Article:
A lovely day in Oxford
Part of: Graduate School in Oxford
After two days of dark clouds, rain, and wind, today was unseasonably warm and absolutely gorgeous. Not a cloud in the sky, a light breeze, and well over 70 degrees! I wore short sleeves all day and wasn't even cold in the shade. Amazing.
In addition to the beautiful weather, I woke up to happy news this morning - one of our boxes has arrived! Just before we left the States, we shipped three big boxes of computers, books, clothes and other various stuff to ourselves by ground, which takes 4-6 weeks. We've been very anxious to receive them, as I need some of the books and we are tired of sharing one laptop computer (though we're doing pretty darn well for only children, I must say).
However, this single box wasn't actually a lot of help, as it just contained two CPUs - no monitors. I hope the other boxes aren't far behind! The computers were banged up a bit inside, but David's already straightened that out. It's like watching a surgeon at work, except with wires and belts and metal thingies (that's a technical term). He's quite an expert and I'm always very impressed.
We walked through the park into town so I could return a couple library books, then we had lunch at the University Club. It was de-lish. David got a couple more job calls today, which is always good. I think he will be employed pretty soon!
We came home for a bit, and then I was off to my weekly "historiography" seminar. The last two weeks, as I've mentioned, were on early Christianity, located in Christ Church College and I did a presentation for it both weeks. Now we've moved into the medieval period, and have new tutors and a new location at Harris-Manchester College.
Because this college is located by the University Club, which has excellent bike racks unlike Christ Church, I rode my bike to class. I don't know if we've mentioned our bikes yet - we got them a few weeks ago. We both got the same silver mountain bikes, but David's is naturally a bigger frame and he put road tires on his (mine is the top one, his is the bottom one in the photos below). It's great to travel around like everyone else does around here! We keep them in our apartment even though we're not supposed to. This always adds an extra workout to a bike ride, as we have to hoist the bikes up the stairs.
Anyway, Harris-Manchester was a college I hadn't been in before, and it was beautiful. I actually saw just about all of it, since a fellow student and I wandered around most of the grounds looking for the right room. Our tutors are now two women, and we had the seminar in one of their offices. We learned about St. Bede, also known as the Venerable Bede, who was the first English historian of Christianity. He was a monk near Durham and Lindisfarne in the early 700s AD.
The Venerable Bede always reminds me of my Church History class in college, taught by the wonderful Irv Brendlinger, who officiated at our wedding. One of my favorite parts about the class was the slides from his travels related to the history we were learning. I remember he showed us a slide of Bede's tomb in Durham Cathedral and said, "Here's Bede, being venerable." While I was studying in Edinburgh I did get a chance to go to Durham for a day and I saw Bede being venerable in person.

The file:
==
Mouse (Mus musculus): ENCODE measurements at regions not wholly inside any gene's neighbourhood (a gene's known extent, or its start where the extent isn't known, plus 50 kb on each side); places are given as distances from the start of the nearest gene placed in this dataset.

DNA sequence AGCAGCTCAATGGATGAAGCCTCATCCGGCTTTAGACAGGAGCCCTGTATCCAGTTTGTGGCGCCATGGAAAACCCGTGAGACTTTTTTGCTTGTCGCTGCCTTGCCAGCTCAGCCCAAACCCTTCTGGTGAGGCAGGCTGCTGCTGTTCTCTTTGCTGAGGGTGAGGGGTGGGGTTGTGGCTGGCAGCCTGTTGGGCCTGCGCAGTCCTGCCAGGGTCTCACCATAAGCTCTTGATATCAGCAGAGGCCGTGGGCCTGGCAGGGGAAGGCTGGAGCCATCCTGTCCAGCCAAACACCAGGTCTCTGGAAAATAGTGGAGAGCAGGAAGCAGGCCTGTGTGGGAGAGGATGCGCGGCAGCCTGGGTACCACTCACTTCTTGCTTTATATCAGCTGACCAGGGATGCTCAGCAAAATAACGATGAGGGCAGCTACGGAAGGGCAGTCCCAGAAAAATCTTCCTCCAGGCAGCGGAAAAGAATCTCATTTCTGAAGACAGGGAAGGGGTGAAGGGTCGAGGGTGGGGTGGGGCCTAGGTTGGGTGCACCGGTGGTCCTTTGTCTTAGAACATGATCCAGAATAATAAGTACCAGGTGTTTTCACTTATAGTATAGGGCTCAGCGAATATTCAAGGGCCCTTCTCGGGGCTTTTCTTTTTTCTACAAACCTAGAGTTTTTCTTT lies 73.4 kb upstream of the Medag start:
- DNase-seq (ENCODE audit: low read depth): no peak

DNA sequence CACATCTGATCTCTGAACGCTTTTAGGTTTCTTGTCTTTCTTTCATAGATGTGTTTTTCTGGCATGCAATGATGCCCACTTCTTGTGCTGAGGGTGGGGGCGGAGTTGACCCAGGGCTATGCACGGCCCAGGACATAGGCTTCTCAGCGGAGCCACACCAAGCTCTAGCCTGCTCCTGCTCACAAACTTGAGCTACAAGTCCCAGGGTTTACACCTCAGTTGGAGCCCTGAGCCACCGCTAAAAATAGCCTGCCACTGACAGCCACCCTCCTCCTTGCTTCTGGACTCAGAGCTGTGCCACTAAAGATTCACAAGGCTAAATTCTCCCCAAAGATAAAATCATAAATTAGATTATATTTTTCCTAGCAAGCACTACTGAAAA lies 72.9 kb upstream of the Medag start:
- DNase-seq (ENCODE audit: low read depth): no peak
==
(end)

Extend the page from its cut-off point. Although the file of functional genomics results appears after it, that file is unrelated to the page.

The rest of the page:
But I digress. The seminar was quite interesting and fortunately I managed to make up a couple semi-intelligent-sounding things to contribute to the discussion despite the fact I hadn't read much in preparation. The pressure was on, as the tutor - an imposing woman named Sister Benedicta - started out by saying that she expected all of us to contribute to the discussion because she had to report on all of us and didn't want to say, "And Holly said nothing." Yep, she used my name.
And it's a good thing I did contribute, as one guy was being pretty quiet until she suddenly said, "Sam, what have you got to say?" He said, "Uh, about what?" And she said, "Anything!" I think I would have frozen up with a completely blank mind, but he did well and actually said something intelligent. I complimented him on it afterwards and he said, "That's what three years of Oxford tutorials will teach you." (He did his undergraduate work here, too.)
Afterwards I went with two of the guys, Jeff from Denver and Dominic from England, to a local pub. Even though it was almost dark, we still were able to sit at a table outside and I was warm enough in my thin sweater. Incredible. It was a really good time with fun conversation. The pub, called The Turf, is a favorite of Jeff's and he said it was also favored by another Oxford alum, Bill Clinton. Apparently there's a plaque to that effect inside.
I didn't stay long, as it was now quite dark, I was hungry, and I had forgotten to bring my bike headlight. Whoops. But I did have a nice and bright taillight, which is much more important anyway. Despite the dark (the headlight really would have come in handy), I had a wonderful ride home in the evening air, and once again felt so lucky to be here!
We've just finished watching an old episode of Alias on DVD (Amazon.co.uk has a Netflix-like "DVD by Post" program that is wonderful) and I don't think bed is far off! Here's hoping we wake up to another box or two waiting for us.